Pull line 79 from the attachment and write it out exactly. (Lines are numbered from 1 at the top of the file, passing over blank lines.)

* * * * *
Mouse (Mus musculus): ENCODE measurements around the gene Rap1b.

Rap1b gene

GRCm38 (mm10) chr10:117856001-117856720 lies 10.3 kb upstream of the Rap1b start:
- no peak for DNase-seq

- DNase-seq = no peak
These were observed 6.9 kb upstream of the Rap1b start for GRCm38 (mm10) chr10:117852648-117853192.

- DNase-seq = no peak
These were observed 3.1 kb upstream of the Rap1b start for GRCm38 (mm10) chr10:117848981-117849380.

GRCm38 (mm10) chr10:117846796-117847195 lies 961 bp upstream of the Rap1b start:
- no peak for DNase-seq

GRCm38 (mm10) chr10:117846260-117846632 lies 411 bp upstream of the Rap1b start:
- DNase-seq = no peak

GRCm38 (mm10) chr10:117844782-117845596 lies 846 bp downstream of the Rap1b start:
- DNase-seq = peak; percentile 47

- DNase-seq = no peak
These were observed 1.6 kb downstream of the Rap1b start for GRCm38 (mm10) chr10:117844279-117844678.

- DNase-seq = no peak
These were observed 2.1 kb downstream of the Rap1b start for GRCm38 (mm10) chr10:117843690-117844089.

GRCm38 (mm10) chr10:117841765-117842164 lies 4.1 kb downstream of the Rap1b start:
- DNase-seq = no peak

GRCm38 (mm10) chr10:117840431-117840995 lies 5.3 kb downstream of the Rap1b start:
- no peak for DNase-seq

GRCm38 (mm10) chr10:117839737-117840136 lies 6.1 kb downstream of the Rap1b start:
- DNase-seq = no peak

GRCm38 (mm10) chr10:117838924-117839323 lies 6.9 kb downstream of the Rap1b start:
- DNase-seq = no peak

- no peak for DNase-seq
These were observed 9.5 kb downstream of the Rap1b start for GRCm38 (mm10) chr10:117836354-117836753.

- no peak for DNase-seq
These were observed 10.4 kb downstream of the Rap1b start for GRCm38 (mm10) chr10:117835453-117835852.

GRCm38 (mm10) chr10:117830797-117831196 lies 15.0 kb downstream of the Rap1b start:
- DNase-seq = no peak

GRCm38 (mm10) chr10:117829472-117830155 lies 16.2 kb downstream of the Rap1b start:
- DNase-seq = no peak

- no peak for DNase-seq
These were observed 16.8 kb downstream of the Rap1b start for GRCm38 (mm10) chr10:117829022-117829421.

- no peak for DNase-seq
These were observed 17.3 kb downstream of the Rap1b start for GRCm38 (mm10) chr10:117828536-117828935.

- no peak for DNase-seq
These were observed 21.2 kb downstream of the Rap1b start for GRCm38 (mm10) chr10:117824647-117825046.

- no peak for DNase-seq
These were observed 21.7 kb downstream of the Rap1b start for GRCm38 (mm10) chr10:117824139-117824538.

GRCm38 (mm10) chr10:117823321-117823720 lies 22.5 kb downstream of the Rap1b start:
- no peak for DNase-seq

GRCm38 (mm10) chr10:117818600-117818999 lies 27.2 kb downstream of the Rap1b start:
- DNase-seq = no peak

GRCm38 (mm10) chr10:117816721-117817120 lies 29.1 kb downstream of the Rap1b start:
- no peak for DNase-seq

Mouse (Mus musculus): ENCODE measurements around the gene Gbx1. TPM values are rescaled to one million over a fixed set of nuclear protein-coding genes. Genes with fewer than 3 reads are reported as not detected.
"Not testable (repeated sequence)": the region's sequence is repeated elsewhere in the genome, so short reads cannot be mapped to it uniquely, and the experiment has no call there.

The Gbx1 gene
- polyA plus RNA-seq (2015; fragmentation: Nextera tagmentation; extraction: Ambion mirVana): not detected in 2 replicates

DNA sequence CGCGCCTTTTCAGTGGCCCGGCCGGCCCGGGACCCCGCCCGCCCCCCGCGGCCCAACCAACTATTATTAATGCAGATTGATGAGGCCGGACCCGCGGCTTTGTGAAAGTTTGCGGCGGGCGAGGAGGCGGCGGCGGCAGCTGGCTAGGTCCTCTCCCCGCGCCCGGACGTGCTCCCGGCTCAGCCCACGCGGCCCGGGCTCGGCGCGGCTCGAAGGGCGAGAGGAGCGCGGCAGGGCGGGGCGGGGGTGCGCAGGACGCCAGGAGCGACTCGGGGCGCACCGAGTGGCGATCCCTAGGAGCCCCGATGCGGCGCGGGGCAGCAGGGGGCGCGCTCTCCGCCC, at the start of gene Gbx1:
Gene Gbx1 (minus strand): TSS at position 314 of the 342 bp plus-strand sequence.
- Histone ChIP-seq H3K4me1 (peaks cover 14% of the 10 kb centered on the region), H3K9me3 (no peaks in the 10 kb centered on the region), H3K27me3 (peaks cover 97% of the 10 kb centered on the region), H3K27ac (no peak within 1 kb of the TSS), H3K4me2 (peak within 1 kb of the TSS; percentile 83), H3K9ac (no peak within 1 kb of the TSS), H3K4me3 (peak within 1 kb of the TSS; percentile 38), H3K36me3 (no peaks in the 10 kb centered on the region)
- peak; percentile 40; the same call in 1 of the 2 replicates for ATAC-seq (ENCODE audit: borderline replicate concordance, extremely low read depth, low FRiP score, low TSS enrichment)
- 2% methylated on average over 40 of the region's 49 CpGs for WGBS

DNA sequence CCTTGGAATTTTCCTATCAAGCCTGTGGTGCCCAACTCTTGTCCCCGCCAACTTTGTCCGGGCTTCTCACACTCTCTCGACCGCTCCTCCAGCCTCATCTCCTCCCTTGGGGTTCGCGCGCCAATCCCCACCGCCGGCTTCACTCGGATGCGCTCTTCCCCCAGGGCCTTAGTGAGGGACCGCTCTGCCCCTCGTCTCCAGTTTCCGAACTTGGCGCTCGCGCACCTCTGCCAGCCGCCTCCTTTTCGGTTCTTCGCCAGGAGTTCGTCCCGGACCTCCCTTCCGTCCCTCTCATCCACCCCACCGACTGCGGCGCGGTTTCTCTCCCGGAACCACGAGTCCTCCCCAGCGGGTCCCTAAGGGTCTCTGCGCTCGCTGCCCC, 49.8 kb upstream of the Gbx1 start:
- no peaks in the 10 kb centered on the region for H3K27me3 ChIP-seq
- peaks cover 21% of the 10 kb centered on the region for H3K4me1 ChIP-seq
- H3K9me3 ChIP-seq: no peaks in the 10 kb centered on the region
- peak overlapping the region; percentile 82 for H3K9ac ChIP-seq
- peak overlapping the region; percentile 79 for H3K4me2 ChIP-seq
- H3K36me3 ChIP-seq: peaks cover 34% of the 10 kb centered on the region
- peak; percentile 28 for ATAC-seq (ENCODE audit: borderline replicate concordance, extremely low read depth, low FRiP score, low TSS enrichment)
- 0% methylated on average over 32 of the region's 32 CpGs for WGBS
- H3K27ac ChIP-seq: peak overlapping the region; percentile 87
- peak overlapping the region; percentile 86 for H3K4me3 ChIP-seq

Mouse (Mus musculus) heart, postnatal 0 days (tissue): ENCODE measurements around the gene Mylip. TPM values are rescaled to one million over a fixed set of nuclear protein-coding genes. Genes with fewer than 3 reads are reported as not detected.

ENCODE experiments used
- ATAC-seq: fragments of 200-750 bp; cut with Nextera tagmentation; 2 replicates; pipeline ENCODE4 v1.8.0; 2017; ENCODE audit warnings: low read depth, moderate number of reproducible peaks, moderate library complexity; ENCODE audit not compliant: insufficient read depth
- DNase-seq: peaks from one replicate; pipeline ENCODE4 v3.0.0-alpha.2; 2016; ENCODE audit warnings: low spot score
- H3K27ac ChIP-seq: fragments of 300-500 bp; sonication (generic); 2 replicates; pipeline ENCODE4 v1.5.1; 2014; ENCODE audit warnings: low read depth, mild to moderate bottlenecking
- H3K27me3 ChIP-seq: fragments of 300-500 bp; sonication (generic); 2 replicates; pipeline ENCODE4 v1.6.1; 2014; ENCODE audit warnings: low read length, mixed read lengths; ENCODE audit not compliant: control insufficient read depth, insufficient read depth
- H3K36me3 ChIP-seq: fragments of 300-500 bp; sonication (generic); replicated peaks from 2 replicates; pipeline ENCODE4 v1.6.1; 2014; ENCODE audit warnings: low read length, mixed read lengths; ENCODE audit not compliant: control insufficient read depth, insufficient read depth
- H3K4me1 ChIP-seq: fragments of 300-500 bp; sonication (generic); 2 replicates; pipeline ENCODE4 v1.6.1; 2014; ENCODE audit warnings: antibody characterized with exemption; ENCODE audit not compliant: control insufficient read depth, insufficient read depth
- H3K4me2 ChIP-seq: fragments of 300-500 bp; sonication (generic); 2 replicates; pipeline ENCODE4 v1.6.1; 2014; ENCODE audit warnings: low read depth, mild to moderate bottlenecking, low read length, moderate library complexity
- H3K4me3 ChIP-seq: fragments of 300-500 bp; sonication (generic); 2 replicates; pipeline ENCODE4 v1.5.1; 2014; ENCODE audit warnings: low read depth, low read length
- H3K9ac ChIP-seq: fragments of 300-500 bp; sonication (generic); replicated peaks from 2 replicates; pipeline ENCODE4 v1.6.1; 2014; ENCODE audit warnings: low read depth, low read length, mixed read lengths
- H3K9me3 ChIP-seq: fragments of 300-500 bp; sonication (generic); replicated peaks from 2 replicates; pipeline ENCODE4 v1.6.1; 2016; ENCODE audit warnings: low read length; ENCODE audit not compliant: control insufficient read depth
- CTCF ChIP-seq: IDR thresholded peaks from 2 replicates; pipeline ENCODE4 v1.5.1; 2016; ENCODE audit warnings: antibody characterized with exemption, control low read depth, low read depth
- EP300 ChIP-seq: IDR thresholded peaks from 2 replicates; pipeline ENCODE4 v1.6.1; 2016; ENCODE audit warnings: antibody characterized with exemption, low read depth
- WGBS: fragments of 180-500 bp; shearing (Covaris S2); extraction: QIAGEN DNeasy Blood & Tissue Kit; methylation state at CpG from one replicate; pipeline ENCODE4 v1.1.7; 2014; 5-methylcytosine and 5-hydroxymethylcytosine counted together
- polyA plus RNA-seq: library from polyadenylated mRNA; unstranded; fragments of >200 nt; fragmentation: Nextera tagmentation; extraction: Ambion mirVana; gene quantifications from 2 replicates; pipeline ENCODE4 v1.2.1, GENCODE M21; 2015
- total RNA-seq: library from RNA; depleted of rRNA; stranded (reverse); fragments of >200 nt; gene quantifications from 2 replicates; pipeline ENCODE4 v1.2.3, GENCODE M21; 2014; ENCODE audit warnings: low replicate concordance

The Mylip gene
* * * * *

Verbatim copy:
- H3K9ac ChIP-seq: fragments of 300-500 bp; sonication (generic); replicated peaks from 2 replicates; pipeline ENCODE4 v1.6.1; 2014; ENCODE audit warnings: low read depth, low read length, mixed read lengths